ESPN earlier this month first reported that agents Arn Tellem, Bill Duffy, Mark Bartelstein, Jeff Schwartz and Dan Fegan — who collectively represent about one-third of NBA players — held a conference call to discuss a different strategy: decertification. Multiple sources last week said there are more than five agents who have been talking for months about decertifying the NBPA and filing an antitrust lawsuit against the league.

The NBPA would have to be decertified for players to file an antitrust action because the players cannot sue the league while they are members of a union.

If agents are able to push for a vote to decertify the union, it could create a host of issues for the owners, foremost of which would be that there is no one with whom the owners could negotiate a new collective-bargaining agreement. It is not clear, under the decertification scenario, whether the NBPA would be run as a trade association instead of a union — as was the case for the NFL Players Association — and if so, who would run that association. The agents who have been holding discussions have been secretive about their plans.

But as for reaching a new labor deal, an attorney who is advising NBA players said the purpose of the lockout is to miss games to put pressure on players to fold and agree to major concessions. This attorney added, “If there is no union, no one can fold.”

An NBA player agent who has had conversations with but is not part of the group of agents who want to decertify the union also said the fact that agents are not on the same page as the union could spur a deal.

The agent said that because the threat of decertification is legitimate, it could bring together the owners and union leaders, both wanting to avoid what could be a chaotic and uncertain situation. “Giving the NBA and the union a common enemy, that being the agents, is not necessarily the worst thing for a negotiation,” said this agent.

The agent said that although he does not favor decertification currently, that could change if Hunter and NBA Commissioner David Stern are unable to strike a deal. He said he believes, as of last week, the majority of players were not for decertification, although a majority of agents did favor it as a strategy.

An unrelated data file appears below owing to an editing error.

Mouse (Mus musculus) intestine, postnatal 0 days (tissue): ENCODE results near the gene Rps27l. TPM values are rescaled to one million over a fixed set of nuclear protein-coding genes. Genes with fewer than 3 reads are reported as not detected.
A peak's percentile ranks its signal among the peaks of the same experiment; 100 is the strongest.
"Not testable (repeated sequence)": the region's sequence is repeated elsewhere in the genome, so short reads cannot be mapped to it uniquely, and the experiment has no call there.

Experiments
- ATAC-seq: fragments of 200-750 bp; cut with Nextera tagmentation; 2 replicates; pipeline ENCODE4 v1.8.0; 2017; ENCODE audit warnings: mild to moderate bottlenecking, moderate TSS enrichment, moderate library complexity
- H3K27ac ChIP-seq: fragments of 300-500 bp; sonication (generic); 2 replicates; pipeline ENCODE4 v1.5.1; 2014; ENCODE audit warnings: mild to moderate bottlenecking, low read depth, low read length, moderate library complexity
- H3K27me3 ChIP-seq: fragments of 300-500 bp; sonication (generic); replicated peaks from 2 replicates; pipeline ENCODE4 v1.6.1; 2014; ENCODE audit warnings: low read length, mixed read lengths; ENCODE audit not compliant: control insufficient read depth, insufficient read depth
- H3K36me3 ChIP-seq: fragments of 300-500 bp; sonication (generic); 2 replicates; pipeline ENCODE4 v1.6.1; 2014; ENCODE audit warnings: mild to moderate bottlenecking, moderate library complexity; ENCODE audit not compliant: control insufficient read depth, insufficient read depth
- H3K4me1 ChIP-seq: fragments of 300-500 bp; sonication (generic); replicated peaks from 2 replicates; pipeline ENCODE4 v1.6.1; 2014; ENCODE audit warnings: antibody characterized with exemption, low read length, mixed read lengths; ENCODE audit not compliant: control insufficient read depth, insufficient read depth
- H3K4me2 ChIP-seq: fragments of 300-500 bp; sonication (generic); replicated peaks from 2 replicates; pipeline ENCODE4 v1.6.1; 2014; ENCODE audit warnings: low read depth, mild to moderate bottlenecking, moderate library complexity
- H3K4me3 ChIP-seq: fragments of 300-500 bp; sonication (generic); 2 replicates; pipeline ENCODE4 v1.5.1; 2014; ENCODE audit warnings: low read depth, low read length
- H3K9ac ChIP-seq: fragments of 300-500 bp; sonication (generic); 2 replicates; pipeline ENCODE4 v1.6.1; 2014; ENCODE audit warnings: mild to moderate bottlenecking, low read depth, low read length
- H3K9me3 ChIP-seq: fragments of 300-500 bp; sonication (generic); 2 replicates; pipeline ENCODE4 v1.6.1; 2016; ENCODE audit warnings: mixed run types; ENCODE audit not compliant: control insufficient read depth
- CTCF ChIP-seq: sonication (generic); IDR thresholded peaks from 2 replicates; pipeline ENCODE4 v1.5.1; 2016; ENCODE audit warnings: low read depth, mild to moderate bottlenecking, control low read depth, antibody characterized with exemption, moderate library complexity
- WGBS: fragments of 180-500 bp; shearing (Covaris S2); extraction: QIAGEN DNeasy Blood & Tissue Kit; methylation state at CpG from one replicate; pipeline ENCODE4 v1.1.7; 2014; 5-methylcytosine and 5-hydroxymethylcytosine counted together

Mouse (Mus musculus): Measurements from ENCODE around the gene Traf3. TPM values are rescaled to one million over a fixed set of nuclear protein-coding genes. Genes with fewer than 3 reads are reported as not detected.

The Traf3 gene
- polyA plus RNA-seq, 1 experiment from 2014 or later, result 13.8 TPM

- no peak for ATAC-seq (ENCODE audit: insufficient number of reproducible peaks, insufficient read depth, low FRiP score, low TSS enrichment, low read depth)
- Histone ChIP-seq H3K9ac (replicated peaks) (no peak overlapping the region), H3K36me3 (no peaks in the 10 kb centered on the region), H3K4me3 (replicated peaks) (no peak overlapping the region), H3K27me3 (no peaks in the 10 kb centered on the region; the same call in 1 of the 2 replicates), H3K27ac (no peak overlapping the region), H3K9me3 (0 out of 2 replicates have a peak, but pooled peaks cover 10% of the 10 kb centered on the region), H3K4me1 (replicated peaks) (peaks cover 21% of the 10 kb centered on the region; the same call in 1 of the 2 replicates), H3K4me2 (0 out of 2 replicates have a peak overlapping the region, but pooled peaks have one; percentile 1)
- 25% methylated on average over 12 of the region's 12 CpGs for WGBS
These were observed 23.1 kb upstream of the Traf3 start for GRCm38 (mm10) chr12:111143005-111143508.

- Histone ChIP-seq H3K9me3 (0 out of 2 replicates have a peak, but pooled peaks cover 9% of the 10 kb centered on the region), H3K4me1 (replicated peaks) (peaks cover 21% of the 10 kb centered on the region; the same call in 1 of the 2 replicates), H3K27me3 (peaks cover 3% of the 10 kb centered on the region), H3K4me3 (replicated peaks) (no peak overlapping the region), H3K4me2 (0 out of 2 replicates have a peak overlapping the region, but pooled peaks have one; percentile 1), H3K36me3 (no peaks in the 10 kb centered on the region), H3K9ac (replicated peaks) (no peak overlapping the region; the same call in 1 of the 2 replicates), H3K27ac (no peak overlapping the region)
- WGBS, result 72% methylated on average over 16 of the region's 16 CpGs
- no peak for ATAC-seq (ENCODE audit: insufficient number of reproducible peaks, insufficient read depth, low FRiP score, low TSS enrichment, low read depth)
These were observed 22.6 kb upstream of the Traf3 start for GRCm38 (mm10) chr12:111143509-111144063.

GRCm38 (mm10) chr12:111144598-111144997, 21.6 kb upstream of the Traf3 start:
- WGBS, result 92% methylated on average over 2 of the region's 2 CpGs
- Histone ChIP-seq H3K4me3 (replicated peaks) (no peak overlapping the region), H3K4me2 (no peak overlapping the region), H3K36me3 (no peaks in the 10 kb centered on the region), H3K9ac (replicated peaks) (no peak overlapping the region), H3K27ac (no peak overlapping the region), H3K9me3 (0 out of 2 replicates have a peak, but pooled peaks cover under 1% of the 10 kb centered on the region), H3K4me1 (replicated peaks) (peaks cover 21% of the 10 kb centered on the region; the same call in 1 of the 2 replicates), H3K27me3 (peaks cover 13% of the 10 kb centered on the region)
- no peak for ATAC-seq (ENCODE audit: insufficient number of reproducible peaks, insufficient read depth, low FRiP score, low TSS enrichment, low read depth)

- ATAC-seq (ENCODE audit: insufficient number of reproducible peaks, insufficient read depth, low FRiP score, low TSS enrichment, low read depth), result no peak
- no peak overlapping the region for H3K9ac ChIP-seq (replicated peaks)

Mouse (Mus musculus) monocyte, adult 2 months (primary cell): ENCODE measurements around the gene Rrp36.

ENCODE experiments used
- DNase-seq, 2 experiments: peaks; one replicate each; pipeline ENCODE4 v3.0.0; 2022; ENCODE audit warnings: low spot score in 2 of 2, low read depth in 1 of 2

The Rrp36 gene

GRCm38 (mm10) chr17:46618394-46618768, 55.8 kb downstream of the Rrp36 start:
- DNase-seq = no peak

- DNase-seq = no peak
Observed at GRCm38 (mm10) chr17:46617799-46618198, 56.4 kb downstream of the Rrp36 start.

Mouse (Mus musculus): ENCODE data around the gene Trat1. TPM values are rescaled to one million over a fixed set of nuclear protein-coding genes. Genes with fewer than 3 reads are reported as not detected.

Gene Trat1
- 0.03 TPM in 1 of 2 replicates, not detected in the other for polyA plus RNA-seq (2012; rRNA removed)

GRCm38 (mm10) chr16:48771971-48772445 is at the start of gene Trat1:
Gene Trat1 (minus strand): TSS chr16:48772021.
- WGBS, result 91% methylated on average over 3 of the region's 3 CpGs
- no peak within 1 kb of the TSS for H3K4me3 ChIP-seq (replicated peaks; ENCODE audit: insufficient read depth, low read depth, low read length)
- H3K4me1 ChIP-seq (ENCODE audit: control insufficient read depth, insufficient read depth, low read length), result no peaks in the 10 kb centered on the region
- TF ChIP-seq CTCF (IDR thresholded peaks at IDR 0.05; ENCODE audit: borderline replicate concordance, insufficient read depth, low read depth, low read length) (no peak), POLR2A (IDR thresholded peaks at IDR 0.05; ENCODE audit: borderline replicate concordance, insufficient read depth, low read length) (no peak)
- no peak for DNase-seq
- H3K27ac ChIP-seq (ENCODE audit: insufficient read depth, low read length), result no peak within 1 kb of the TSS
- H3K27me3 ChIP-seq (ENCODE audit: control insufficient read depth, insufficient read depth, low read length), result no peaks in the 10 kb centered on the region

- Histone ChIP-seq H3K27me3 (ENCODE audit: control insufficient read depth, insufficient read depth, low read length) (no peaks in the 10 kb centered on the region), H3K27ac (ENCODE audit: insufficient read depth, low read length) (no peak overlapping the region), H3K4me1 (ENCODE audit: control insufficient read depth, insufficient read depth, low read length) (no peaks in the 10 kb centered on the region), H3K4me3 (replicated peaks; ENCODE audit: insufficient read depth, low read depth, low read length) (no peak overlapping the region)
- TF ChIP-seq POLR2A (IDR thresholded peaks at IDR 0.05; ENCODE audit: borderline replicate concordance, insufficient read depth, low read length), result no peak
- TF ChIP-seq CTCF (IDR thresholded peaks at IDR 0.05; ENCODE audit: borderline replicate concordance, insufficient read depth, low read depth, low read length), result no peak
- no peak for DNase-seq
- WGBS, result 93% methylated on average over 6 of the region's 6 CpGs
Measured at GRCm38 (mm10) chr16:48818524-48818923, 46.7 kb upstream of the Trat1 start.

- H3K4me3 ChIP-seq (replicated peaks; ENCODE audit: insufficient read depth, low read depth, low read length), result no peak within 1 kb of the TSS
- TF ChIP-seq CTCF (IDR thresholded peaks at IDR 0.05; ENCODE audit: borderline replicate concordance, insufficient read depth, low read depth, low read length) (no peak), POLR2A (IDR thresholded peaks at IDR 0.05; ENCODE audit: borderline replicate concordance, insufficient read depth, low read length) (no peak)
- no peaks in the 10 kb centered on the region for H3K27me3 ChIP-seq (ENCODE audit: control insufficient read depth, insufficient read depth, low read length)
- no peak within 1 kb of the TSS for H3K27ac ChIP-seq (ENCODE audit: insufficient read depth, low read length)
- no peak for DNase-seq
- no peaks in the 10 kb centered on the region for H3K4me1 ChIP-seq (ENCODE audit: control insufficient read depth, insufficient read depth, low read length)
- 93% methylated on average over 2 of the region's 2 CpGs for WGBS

He also noted, as did other sources, that the decertification talk speaks more to what the agents believe is the best way to protect players’ interests rather than anything personal against union leadership.

Both the agent and the attorney requested anonymity, saying players were divided on the issue of whether to decertify the union.

It is not clear how many agents and how many players favor decertification. ESPN reported last week that New York Knicks guard Chauncey Billups spoke with nearly 50 players and said most of the league’s players are convinced they should not let agents lead them to decertification. The NBA agent said he believed the union gained some momentum as a result of the group’s meeting with players in Las Vegas earlier this month.

One of the reasons NBPA leaders are said to be against decertifying is because of what happened after the NFL players decertified. Although a federal court issued an injunction against the lockout, the 8th U.S. Circuit Court of Appeals overturned that injunction.

But lawyers said the type of decertification the NBA agents are seeking is different. Although what the NFL players did was commonly referred to as decertification, legally it was a disclaimer of interest, meaning the union voluntarily ceded interest in representing NFL players in collective bargaining; it was an action taken and supported by the NFLPA. The NFLargued the decertification was a sham and challenged it in court.

What the NBA agents are considering is an involuntary decertification. If 30 percent of the NBA players sign a petition for a decertification vote, an election will be held, and the union will be decertified if 50 percent plus one player votes in favor of it.

Labor lawyers, including those who represent management and employees, said that if the players were able to do that, the NBA may have a much harder time than the NFL in trying to argue it was a sham action.

“They would be in a much better position if the players just voted to decertify and file their own antitrust action,” said Bill Gould, a Stanford Law School professor and former chairman of the NLRB. “No one can possibly say it’s a sham. It’s a new group ousting the old group.”

Also, if the NBA players held a decertification election, they could not on their own re-form as a union for one year, under labor laws. The NFL players could re-form as a union at any time because of the way they disclaimed interest.

The only way the NBA players could reform as a union is if the NBA gave permission for players to re-unionize. The NBA would likely do so if the players decertified the NBPA so that the league could continue to operate with a draft, a salary cap and other devices that could be seen as violating antitrust laws if they are imposed on non-unionized employees. That fact hurts the argument that such a decertification is a sham, said the attorney advising the NBA players.
“The NFL brought that up, that the players didn’t really decertify,” said this attorney. “It goes back to this ability to turn [the union status] on and off in a heartbeat. But here the answer would be ‘No, decertification is for a year,’ and the league can say, ‘No, they can do it now.’ But it makes it a lot harder to say it is a sham when the employer is the one that lets you flip the switch back on.”